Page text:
CDC's study on alcohol use is misleading

Posted: May 01, 2013

By Raymond Scalettar

The Centers for Disease Control has weighed in very publicly in the debate surrounding the privatization of state liquor stores in Pennsylvania, suggesting that privatization would harm public health. The studies CDC cites as evidence, however, do not support that claim.

Robert Brewer, who leads the alcohol program in the CDC's National Center for Chronic Disease Prevention and Health Promotion, has repeatedly pointed to a review by CDC's Community Task Force. It found a 44 percent median increase in per capita sales of privatized alcoholic beverages within jurisdictions that underwent privatization of retail alcohol sales.

Unfortunately, Brewer has never explained what the 44 percent estimate really means. This data, which has been presented out of context, is misleading and useless in the Pennsylvania privatization discussions.

The 44 percent figure was derived by analyzing 17 studies that looked at the impact privatization had on the privatized beverage. The 44 percent growth estimate is not an estimate of total alcohol consumption, nor is it an estimate of alcohol-related harms.

Of the 17 studies analyzed, six showed no increase in consumption, and four showed only moderate increases. This fact alone would give most researchers pause with regard to any kind of sweeping conclusion.

Importantly, the Community Task Force's review found no pattern of increased alcohol-related harms in the studies it analyzed, which ultimately is what the public is most concerned about.

What really drives Brewer's "the sky is falling" 44 percent figure are studies of wine privatization from more than 30 years ago.

Between 1970 and 1981, six U.S. states (Alabama, Idaho, Iowa, Maine, Montana, and New Hampshire) privatized state wine sales. And these states did see significant increases in wine consumption. But so did the rest of the country.

Wine was much less popular in 1970 and per capita consumption levels were only around half of what they are today. However, between 1970 and 1980, total wine volume sold in the United States went up by 85 percent, and per capita wine consumption increased by 66 percent.

As with the six privatized states studied, large percentage gains are easily achieved when growth is from a small base. It should be noted, however, that while wine consumption was increasing dramatically, total alcohol consumption was flat.

While the numbers reported sound big, when they are spread across the adult population, the actual increase in consumption was minimal. The largest increase, in Idaho, would have caused each adult to increase consumption by 16/100's of a drink per day - about three-fourths of an ounce of wine.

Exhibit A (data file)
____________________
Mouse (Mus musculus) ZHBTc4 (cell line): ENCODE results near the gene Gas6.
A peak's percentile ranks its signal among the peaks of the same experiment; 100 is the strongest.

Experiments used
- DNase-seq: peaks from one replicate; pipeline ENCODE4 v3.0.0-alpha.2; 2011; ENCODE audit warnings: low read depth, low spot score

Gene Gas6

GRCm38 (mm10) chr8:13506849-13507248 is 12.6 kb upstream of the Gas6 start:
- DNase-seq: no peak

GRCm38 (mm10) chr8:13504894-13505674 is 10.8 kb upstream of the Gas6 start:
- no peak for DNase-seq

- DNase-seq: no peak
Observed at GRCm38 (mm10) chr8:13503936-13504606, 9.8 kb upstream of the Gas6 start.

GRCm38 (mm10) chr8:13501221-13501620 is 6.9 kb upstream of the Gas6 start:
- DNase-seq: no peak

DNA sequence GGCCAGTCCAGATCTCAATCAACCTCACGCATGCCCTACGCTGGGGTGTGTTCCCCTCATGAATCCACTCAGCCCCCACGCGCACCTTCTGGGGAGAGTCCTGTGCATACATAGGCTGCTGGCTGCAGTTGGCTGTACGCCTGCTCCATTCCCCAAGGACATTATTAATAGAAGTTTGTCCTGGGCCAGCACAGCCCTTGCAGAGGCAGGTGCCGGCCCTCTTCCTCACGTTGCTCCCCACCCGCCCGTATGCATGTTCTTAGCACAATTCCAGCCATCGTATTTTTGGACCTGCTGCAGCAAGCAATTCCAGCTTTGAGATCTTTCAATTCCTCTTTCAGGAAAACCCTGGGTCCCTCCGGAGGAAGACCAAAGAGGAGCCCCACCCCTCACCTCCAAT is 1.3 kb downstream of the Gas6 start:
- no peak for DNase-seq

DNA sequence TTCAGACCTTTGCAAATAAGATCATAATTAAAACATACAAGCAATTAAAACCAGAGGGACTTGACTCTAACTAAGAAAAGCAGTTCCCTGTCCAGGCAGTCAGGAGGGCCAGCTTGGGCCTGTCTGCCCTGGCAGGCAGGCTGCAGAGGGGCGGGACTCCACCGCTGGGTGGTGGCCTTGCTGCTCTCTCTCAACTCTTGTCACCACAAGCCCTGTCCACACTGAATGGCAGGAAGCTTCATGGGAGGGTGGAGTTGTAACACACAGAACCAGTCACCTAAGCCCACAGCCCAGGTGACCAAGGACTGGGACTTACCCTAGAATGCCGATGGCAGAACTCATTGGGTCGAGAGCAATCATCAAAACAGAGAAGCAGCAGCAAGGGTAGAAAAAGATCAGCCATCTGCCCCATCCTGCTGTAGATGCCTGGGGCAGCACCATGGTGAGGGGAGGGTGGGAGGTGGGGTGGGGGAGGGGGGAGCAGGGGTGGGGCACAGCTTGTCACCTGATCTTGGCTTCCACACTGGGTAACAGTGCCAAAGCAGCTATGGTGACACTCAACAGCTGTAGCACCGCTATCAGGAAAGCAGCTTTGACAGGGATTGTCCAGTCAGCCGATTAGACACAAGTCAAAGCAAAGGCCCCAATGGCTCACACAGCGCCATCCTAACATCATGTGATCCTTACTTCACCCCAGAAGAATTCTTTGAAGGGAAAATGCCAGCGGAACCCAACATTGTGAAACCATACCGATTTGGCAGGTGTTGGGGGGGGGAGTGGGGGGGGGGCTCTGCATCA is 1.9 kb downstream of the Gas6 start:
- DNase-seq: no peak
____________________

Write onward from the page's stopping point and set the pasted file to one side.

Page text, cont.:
Brewer also used the 44 percent figure to predict the impact of privatization in Washington state, where residents voted overwhelmingly to privatize the state's liquor control system.

While it will take a full year to determine just what the impact has been, initial results show spirits volumes (including cross-border sales) up 11.6 percent (only spirits were sold in state stores in Washington). But, because beer sales were down and wine sales flat, total alcohol consumed was up only 2.7 percent - similar to the U.S. total of 2.5 percent for 2012. Thus, no 44 percent increase in spirits or total alcohol consumption is in sight.

In the clinic of the real world, the 44 percent calculated increase in consumption has already been shown to be wrong. As crafted, the CDC-funded study was never designed to predict consumption in a privatized Pennsylvania market, and it certainly says absolutely nothing about alcohol related harms.

In the interest of honest public debate, Brewer should explain what his 44 percent figure really means, and be upfront about the key fact that the task force could find no solid evidence that privatization will lead to increased alcohol-related harms.

The CDC has the imprimatur of a respected, science-based government organization. Brewer has the responsibility to honestly present research in an unbiased, forthright manner so the public and elected officials can make decisions based upon the best available evidence.


Dr. Raymond Scalettar is a clinical professor of medicine at the George Washington University Medical Center, a medical adviser to the Distilled Spirits Council, and a former chair of the American Medical Association. E-mail him at ray.scalettar@gmail.com.

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